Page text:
Spain, at first, was a shock. We had just gotten off a 6.5 hour flight and were suddenly being whisked away onto a coach bus with professors who we didn’t know but who were oddly peppy and excited to see us. The next 5 hours were filled with confusion, as the bus rode on to our first destination, Valencia. I remember looking out the window thinking, “um, this is Spain?” The terrain was oddly desert like and as we rode on for hours and hours there seemed to be no people, or really anything at all in sight. Just desert. This did NOT look like the country on the SU Abroad brochures. I knew from the start that the Spain that existed in my mind and the actual Spain would be different, but I didn’t expect it to be THIS different! I decided to close my eyes and wait until we arrived in the city.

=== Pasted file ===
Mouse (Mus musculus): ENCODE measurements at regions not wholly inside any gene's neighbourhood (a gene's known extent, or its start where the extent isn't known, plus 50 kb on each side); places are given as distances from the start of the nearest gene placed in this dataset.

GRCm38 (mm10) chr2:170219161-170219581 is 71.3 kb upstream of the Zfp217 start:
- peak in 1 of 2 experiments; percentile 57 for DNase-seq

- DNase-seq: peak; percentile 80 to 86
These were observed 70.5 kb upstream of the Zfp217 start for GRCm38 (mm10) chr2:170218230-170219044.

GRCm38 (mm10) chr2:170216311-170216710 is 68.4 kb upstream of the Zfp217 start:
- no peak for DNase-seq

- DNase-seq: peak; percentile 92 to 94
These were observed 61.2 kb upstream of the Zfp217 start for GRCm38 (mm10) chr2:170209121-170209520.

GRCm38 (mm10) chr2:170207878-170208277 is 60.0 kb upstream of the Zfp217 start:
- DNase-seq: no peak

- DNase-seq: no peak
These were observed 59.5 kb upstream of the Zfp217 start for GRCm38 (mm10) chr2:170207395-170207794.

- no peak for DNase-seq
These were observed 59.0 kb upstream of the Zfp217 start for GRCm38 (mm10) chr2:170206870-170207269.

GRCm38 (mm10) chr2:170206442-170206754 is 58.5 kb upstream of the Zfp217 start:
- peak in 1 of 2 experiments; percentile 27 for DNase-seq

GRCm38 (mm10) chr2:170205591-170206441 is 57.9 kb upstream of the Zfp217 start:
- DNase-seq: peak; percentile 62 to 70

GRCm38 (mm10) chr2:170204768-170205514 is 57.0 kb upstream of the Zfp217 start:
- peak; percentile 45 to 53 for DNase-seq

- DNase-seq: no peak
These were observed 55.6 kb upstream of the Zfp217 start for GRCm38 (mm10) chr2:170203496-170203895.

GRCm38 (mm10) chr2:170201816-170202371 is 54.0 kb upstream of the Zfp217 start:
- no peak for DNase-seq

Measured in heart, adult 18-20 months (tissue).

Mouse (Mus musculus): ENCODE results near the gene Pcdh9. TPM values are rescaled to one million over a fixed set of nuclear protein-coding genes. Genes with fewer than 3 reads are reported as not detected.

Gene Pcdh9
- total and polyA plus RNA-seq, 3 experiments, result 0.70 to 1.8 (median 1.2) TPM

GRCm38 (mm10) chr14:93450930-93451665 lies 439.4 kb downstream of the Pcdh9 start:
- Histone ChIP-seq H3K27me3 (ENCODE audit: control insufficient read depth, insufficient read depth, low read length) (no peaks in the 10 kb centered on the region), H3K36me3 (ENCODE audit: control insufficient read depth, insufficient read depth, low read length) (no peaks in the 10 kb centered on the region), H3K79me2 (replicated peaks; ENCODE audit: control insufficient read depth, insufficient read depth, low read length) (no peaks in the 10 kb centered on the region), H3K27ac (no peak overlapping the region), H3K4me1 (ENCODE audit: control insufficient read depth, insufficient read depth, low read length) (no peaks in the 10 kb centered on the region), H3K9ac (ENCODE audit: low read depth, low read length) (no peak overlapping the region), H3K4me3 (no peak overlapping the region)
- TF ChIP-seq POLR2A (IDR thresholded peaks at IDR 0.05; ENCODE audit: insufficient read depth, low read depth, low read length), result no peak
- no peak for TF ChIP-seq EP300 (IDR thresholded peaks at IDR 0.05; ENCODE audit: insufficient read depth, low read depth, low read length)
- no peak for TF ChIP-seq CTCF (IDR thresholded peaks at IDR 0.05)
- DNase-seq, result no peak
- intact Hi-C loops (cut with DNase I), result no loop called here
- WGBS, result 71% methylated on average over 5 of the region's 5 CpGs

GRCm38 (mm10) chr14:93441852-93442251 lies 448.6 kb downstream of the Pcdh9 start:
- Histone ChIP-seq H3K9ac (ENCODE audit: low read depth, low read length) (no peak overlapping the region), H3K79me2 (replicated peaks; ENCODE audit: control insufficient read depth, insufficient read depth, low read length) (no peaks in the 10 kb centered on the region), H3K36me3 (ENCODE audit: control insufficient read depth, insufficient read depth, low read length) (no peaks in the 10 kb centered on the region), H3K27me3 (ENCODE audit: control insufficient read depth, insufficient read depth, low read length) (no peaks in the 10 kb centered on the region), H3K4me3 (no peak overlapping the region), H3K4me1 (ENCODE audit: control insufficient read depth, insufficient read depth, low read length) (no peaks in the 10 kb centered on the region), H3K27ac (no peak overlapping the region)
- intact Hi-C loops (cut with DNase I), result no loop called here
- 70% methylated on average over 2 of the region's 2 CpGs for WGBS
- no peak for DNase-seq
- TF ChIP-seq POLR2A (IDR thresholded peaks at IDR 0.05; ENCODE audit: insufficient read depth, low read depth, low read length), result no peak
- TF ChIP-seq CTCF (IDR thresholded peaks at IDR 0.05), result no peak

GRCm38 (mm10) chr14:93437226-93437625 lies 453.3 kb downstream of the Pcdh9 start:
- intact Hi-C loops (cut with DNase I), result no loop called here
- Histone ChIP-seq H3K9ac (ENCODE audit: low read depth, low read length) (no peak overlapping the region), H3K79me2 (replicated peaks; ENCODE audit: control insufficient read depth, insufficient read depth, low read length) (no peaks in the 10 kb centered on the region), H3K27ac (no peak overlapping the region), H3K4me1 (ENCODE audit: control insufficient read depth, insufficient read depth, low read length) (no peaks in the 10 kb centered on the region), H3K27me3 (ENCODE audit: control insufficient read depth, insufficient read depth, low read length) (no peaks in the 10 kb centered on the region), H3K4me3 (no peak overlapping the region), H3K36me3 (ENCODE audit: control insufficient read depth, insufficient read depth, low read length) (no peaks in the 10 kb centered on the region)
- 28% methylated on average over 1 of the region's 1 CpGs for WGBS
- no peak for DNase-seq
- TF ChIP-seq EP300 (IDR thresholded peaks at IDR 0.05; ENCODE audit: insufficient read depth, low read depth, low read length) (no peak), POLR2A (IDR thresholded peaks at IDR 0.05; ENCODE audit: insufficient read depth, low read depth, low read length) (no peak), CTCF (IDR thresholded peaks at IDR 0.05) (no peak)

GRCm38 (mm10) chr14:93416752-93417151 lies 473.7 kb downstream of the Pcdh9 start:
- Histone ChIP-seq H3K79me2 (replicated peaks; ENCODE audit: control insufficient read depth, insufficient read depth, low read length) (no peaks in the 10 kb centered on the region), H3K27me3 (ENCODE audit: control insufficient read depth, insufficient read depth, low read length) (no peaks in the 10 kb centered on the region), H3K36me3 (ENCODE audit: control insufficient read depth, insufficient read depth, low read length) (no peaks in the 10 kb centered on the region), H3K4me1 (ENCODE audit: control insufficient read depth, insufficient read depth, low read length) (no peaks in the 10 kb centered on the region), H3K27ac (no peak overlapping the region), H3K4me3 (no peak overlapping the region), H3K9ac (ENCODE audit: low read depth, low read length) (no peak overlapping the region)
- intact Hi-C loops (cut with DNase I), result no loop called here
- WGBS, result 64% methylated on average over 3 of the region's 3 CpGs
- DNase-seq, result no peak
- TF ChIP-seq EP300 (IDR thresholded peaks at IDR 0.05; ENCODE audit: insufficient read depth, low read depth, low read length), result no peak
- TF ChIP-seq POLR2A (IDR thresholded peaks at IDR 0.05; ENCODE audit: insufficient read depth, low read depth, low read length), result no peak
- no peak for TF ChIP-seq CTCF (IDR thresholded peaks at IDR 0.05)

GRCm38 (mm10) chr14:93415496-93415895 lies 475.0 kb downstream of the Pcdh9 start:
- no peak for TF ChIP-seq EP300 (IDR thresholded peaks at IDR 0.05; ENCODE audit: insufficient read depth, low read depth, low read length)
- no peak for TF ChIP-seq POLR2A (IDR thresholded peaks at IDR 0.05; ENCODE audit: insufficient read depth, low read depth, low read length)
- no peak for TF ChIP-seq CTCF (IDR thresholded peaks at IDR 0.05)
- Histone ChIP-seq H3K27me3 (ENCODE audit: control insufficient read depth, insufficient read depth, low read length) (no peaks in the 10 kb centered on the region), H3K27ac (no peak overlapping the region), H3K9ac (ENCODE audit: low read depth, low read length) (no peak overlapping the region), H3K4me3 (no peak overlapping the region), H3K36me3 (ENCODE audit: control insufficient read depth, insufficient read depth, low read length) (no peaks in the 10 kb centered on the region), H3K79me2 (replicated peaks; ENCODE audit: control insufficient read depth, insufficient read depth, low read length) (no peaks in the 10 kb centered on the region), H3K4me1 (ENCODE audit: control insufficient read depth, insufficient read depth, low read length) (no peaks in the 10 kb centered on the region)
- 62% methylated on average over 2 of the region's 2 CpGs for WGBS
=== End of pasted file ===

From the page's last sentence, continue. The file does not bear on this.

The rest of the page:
But alas, the strangeness only continued, this time in the form of a rest stop. We stopped a few hours in and all of us weary, confused American students unloaded the bus and squeezed into a building with a sign on it that read “hotel”. I was expecting to go in and find a McDonalds, maybe a Subway, but instead I walked into a different world. It was a small cafe, with a bar, ham legs hanging from behind and rapid-fire Spanish filling the air. All 50 of us just stood there like lost sheep, staring at the counter wondering how exactly we get the food from behind the counter into our hands. It was the first time I felt so….American. However, our hunger prompted us to learn fast. Our professors quickly taught us our first, and probably what would be our most important lesson, the bocadillo. What is this strange word you ask? Is it an animal? A vegetable? A type of drink? No, no my friends. It is a delicious, cheap sandwich made on a baguette that usually containing meat and cheese. I got jamon y queso, and I don’t know if it was just because I hadn’t eaten in hours, but it was the best sandwich I ever had.